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How to Deal with Coworkers Who Take Credit For Your Work

Learn what to do if one of your coworkers is hogging the credit for your work.

By
Stever Robbins,
September 29, 2009
Episode #102

Page 1 of 3

Today’s topic is dealing with co-workers who take the credit for your work. The quick and dirty tip is to marry them in a community property state, and then divorce them after they’ve done all the hard work of turning your ideas into a billion-dollar empire. You get half.

Listener Jon writes in:

How do you deal with a coworker who likes to hog credit and delegate blame? He says, "That project is late? You never sent me the file I needed." Note: Simone sent the file a week ago. Or, "He liked my idea? GREAT!" Note: not his idea. How would you silence the, "My win, your loss" type personality?

The bottom line is it sounds like Sleaze Boy (or “S.B.” for short) needs a developmental talking-to by his boss. If that isn’t in the cards, you’ll need to put some effort into dealing with SB yourself. In most states, it’s illegal to gag someone against their will.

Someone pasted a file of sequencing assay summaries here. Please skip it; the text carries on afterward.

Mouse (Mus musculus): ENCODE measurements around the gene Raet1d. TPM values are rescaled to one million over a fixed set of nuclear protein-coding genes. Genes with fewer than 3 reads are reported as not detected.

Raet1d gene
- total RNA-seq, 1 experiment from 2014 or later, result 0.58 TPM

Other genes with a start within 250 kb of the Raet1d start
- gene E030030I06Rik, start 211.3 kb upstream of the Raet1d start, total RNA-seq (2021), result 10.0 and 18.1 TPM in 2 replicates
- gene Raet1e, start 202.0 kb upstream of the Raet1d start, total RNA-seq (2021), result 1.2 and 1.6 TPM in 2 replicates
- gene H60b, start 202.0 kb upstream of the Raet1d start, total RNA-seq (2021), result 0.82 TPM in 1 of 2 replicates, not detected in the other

What you do depends on your goal. If your goal is Zen-like spiritual enlightenment, then you meditate for 40 years until you are so at peace with the flow of life that nothing he says or does can disturb you at all. Since you wrote me, and not the Dalai Lama, that’s probably not your goal.

Don’t Put Sleaze Boy In His Place

If your goal is to put Sleaze Boy in his place, don’t. I know you want to. Reading your letter, I want to. But that’s emotionally immature. It won’t fix the problem; it will just make him mad. Limit your goal to making sure credit is given where credit is due.

Don’t contradict him! At best, you’ll embarrass him and he’ll work behind your back to bring you down. At worst, he’ll turn out to be an amoral psychopathic monster who will work behind your back to bring you down with a chainsaw. That would be bad.

Instead, use the comedy improv technique called “Yes, and…” His remarks are offering you a new reality. Join him. “You never sent the file I needed,” he says. Ok, pretend he’s right. And be the absolute soul of contrition while you clearly define roles and responsibilities so he gets to take full responsibility for his—and only his—contribution.

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